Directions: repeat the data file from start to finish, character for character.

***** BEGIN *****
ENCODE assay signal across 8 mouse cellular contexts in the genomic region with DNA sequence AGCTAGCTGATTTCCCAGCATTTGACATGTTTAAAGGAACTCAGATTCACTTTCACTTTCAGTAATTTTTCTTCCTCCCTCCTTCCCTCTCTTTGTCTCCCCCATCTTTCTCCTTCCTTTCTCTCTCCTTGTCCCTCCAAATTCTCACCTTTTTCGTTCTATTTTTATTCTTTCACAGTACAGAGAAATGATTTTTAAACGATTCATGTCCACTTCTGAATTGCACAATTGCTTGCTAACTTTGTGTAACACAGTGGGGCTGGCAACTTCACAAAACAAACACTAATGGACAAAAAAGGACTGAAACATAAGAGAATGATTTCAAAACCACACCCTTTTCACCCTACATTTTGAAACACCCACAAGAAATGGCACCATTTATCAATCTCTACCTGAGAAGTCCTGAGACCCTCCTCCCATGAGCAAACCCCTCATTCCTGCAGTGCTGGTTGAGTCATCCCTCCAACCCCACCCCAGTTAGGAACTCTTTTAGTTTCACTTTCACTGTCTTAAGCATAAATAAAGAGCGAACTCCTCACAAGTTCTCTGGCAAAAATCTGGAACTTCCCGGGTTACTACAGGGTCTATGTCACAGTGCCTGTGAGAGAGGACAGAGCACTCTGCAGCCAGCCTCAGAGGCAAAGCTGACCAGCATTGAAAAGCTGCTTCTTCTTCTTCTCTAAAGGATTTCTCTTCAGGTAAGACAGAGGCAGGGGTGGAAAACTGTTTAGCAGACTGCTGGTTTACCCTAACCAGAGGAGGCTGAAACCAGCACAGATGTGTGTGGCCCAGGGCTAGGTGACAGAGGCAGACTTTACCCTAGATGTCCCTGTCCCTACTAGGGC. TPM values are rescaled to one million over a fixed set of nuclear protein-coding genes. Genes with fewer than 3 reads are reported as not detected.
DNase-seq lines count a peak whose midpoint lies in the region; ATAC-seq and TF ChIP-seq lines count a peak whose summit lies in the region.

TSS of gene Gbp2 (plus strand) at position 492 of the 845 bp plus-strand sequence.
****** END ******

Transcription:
ENCODE assay signal across 8 mouse cellular contexts in the genomic region with DNA sequence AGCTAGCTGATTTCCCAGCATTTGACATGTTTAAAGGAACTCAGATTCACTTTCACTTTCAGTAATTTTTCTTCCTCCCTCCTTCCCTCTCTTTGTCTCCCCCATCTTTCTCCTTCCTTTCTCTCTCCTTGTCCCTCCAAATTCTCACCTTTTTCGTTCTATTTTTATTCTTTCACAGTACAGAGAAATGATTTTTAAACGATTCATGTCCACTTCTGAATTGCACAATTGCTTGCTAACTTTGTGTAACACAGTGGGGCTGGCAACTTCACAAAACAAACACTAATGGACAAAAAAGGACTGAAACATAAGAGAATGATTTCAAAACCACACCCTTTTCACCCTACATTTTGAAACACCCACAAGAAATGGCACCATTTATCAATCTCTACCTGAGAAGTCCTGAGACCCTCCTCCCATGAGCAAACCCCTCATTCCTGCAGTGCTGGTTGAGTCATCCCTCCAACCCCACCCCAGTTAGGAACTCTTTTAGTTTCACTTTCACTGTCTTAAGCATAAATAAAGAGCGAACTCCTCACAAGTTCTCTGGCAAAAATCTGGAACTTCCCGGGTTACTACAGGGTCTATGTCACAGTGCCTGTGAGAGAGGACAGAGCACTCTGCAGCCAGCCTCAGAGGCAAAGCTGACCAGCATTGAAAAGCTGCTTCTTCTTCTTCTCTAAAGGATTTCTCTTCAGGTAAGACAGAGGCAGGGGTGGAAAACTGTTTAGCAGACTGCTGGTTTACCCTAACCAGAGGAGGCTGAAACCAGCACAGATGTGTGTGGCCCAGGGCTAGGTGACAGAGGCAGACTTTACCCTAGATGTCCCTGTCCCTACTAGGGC. TPM values are rescaled to one million over a fixed set of nuclear protein-coding genes. Genes with fewer than 3 reads are reported as not detected.
DNase-seq lines count a peak whose midpoint lies in the region; ATAC-seq and TF ChIP-seq lines count a peak whose summit lies in the region.

TSS of gene Gbp2 (plus strand) at position 492 of the 845 bp plus-strand sequence.